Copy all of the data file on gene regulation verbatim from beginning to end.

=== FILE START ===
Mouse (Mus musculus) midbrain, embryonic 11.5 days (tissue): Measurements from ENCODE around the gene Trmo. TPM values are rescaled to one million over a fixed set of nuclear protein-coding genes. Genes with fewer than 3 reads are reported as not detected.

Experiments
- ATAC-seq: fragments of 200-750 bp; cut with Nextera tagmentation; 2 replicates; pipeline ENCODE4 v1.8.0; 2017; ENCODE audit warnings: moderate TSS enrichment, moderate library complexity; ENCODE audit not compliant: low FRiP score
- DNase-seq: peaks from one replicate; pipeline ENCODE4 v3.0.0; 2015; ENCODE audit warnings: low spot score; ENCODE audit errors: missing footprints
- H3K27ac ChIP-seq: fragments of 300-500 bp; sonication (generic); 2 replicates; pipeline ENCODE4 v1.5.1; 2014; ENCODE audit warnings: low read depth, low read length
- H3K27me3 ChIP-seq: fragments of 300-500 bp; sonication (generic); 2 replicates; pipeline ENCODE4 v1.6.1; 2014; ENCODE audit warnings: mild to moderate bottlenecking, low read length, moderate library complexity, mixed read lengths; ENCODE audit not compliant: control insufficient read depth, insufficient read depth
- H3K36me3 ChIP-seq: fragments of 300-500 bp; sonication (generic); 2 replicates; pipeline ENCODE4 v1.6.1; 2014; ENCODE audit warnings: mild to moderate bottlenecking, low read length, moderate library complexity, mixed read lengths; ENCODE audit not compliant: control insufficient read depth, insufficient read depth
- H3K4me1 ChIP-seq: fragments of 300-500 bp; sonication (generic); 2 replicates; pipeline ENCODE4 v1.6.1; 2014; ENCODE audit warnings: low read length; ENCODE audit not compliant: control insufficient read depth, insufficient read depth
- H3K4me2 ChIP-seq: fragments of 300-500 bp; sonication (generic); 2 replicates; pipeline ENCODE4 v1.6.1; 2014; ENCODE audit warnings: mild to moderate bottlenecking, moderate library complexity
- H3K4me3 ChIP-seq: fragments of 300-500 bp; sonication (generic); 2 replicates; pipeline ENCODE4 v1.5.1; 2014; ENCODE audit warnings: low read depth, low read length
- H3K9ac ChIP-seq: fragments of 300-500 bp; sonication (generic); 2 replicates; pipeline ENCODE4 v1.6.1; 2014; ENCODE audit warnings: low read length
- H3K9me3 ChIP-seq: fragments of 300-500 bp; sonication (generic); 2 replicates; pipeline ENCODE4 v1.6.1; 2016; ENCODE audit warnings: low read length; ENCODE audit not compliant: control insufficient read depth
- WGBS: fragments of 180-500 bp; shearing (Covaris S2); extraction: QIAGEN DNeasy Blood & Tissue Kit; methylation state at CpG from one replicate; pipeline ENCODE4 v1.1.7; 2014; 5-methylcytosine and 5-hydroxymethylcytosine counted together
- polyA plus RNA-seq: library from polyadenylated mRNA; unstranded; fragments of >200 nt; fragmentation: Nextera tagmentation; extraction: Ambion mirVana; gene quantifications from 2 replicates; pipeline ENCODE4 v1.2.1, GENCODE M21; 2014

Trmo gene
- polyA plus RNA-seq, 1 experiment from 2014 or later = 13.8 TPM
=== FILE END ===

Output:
Mouse (Mus musculus) midbrain, embryonic 11.5 days (tissue): Measurements from ENCODE around the gene Trmo. TPM values are rescaled to one million over a fixed set of nuclear protein-coding genes. Genes with fewer than 3 reads are reported as not detected.

Experiments
- ATAC-seq: fragments of 200-750 bp; cut with Nextera tagmentation; 2 replicates; pipeline ENCODE4 v1.8.0; 2017; ENCODE audit warnings: moderate TSS enrichment, moderate library complexity; ENCODE audit not compliant: low FRiP score
- DNase-seq: peaks from one replicate; pipeline ENCODE4 v3.0.0; 2015; ENCODE audit warnings: low spot score; ENCODE audit errors: missing footprints
- H3K27ac ChIP-seq: fragments of 300-500 bp; sonication (generic); 2 replicates; pipeline ENCODE4 v1.5.1; 2014; ENCODE audit warnings: low read depth, low read length
- H3K27me3 ChIP-seq: fragments of 300-500 bp; sonication (generic); 2 replicates; pipeline ENCODE4 v1.6.1; 2014; ENCODE audit warnings: mild to moderate bottlenecking, low read length, moderate library complexity, mixed read lengths; ENCODE audit not compliant: control insufficient read depth, insufficient read depth
- H3K36me3 ChIP-seq: fragments of 300-500 bp; sonication (generic); 2 replicates; pipeline ENCODE4 v1.6.1; 2014; ENCODE audit warnings: mild to moderate bottlenecking, low read length, moderate library complexity, mixed read lengths; ENCODE audit not compliant: control insufficient read depth, insufficient read depth
- H3K4me1 ChIP-seq: fragments of 300-500 bp; sonication (generic); 2 replicates; pipeline ENCODE4 v1.6.1; 2014; ENCODE audit warnings: low read length; ENCODE audit not compliant: control insufficient read depth, insufficient read depth
- H3K4me2 ChIP-seq: fragments of 300-500 bp; sonication (generic); 2 replicates; pipeline ENCODE4 v1.6.1; 2014; ENCODE audit warnings: mild to moderate bottlenecking, moderate library complexity
- H3K4me3 ChIP-seq: fragments of 300-500 bp; sonication (generic); 2 replicates; pipeline ENCODE4 v1.5.1; 2014; ENCODE audit warnings: low read depth, low read length
- H3K9ac ChIP-seq: fragments of 300-500 bp; sonication (generic); 2 replicates; pipeline ENCODE4 v1.6.1; 2014; ENCODE audit warnings: low read length
- H3K9me3 ChIP-seq: fragments of 300-500 bp; sonication (generic); 2 replicates; pipeline ENCODE4 v1.6.1; 2016; ENCODE audit warnings: low read length; ENCODE audit not compliant: control insufficient read depth
- WGBS: fragments of 180-500 bp; shearing (Covaris S2); extraction: QIAGEN DNeasy Blood & Tissue Kit; methylation state at CpG from one replicate; pipeline ENCODE4 v1.1.7; 2014; 5-methylcytosine and 5-hydroxymethylcytosine counted together
- polyA plus RNA-seq: library from polyadenylated mRNA; unstranded; fragments of >200 nt; fragmentation: Nextera tagmentation; extraction: Ambion mirVana; gene quantifications from 2 replicates; pipeline ENCODE4 v1.2.1, GENCODE M21; 2014

Trmo gene
- polyA plus RNA-seq, 1 experiment from 2014 or later = 13.8 TPM